# Carnap Documentation

## Quick start

Quick Start Guide for Instructors

Describes how you make assignments for use in Carnap, and how they are made available to students.

Answers some frequently asked questions about how to do things with Carnap.

Community resources and tools for Carnap

## Using the Carnap site

Carnap's Course Management Dashboard

Explains how instructors set up courses, upload problem sets, assign uploaded problem set or problem sets from the Carnap book them to their courses, and download grades.

## Writing assignments

Describes the format of problem sets that can be uploaded to and displayed by Carnap, and assigned to courses. This includes the MarkDown syntax, how to include problems in a problem set, how to display formulas, and how to include custom CSS or JavaScript on your problem sets.

Carnap's JavaScript Extension API

Describes how to incorporate external JavaScript into assignments, for custom interactive behavior.

## Systems supported by Carnap

Describes the syntax, ASCII-only variants of symbols used, and idiosyncrasies of the various systems supported by Carnap. Note: not all of these systems have supported corresponding proof systems.

## Exercise types

Carnap supports various kinds of problems, which are described on the following pages:

- Syntax Checking exercises ask students to parse a formula.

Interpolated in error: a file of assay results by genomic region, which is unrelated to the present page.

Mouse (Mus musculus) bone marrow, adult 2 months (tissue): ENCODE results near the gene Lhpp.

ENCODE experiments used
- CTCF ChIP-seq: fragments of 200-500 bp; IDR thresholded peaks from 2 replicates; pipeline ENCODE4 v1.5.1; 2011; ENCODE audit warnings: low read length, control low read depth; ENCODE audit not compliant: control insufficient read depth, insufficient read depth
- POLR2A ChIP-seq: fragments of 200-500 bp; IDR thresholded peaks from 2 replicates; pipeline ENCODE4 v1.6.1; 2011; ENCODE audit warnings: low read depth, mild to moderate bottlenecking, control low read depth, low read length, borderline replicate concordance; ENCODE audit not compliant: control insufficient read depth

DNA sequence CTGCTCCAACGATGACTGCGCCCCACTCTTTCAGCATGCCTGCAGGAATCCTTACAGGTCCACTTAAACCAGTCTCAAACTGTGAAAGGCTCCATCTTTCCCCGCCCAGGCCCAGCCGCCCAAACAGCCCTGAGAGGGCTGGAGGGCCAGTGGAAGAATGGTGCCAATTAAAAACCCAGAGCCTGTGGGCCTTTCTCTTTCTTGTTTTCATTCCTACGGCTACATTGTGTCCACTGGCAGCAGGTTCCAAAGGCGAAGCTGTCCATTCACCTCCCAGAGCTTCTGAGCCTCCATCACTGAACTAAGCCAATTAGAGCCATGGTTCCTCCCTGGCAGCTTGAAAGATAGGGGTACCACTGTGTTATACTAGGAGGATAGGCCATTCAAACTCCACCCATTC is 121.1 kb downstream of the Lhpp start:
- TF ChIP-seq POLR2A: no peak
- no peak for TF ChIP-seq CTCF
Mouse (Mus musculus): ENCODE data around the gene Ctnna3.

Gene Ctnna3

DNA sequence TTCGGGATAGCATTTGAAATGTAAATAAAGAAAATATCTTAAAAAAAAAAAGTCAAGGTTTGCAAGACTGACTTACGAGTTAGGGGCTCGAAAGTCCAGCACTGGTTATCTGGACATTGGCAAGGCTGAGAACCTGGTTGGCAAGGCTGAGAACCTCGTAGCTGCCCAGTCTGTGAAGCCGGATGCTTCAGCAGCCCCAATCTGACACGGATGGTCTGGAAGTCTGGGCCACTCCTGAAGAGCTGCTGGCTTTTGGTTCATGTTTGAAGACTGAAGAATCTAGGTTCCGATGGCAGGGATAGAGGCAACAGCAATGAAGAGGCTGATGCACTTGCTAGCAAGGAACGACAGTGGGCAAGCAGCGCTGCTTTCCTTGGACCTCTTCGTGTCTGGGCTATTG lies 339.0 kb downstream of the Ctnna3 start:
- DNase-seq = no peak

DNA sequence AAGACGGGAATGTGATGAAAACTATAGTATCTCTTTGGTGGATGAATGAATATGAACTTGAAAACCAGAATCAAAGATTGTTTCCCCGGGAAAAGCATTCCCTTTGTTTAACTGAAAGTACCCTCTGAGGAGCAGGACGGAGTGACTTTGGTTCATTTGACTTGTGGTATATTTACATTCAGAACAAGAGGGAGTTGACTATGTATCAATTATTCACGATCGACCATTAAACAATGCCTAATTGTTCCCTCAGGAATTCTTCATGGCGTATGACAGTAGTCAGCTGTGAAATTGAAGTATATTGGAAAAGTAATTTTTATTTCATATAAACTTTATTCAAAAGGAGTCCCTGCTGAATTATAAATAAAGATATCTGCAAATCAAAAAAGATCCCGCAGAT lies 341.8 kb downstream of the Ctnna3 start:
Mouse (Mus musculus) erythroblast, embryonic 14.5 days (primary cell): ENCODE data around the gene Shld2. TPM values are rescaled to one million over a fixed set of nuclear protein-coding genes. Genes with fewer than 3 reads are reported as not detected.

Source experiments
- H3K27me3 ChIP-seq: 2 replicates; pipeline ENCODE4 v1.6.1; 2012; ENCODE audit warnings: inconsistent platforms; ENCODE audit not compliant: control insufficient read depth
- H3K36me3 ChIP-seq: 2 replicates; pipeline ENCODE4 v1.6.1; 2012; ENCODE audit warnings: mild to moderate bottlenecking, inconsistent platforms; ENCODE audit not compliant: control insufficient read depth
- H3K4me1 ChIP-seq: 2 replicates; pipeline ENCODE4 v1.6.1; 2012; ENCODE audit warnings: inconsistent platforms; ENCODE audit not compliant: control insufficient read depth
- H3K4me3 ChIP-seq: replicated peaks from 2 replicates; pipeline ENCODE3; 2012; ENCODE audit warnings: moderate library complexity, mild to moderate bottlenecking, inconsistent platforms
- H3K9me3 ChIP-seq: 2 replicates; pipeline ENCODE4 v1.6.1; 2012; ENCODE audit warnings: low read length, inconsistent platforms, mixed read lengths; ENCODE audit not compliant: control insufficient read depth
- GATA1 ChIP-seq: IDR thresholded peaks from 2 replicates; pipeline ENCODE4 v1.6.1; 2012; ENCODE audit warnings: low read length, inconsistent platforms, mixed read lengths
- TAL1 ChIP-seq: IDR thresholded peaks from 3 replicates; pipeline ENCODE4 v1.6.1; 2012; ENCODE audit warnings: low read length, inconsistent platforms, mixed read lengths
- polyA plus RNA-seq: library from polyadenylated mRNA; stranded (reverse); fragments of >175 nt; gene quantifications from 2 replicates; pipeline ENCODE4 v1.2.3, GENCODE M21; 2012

- Translation exercises ask students for formulas which Carnap compares to model translations of English sentences. These can also be used for normal forms and equivalences.
- Truth Tables exercises ask students to fill in truth tables and answer questions on the basis of truth tables.
- Derivations exercises asks students to construct proofs in formal systems, which Carnap checks for correctness on-the-fly. Carnap can handle the following systems:

- Montague: Montague-style systems, two of which
are used in the
*Carnap*book and in Kalish & Montague's*Logic*. - Logic Book: The Fitch system used in Bergmann,
Moore, and Nelson's
*Logic Book*. - forall x: Fitch system used in Magnus's original
*forall x*. - forall x: Calgary: Fitch system used in the
*Calgary*version of*forall x*by Thomas-Bolduc and Zach (and also in Tim Button's*forall x: Cambridge*. - forall x: Mississippi State: Fitch system used in the
*Mississippi State*edition of*forall x*by Johnson. - forall x: Pittsburgh: Fitch system used in the
*Pittsburgh*edition of*forall x*by Gallow. - forall x: UBC: Fitch system used in the
*UBC*edition of*forall x*by Ichikawa-Jenkins. - Chains of equivalences: a simple proof system where every line results from the previous one by substituting equivalents.
- Fitch-style systems of Gamut's
*Introduction to Logic*. - Systems based on Howard-Snyder's
*The Power of Logic*. - Systems based on Hausman's
*Logic and Philosophy*. - Lemmon-style systems based on Goldfarb's
*Deductive Logic*. - Lemmon-style system based on Tomassi's
*Logic*. - Hardegree-style systems based on Hardegree's
*Modal Logic*. - Sequent Calculus: Gentzen's sequent systems LK and LJ (supports the Open Logic Project textbooks).
- Gentzen-Prawitz Natural Deduction: Gentzen's original tree-style natural deduction proofs as also used by Prawitz (supports the Open Logic Project textbooks).

- Model Checking asks students to provide first-order interpretations that make given formulas true or false, or show that arguments are invalid.
- Qualitative Problems provide ways for including multiple-choice, multi-select, short answer, and numerical questions on a problem set.

## Administration/development/setup documentation

Want to offer a documentation suggestion or report a typo? Use the issue tracker here!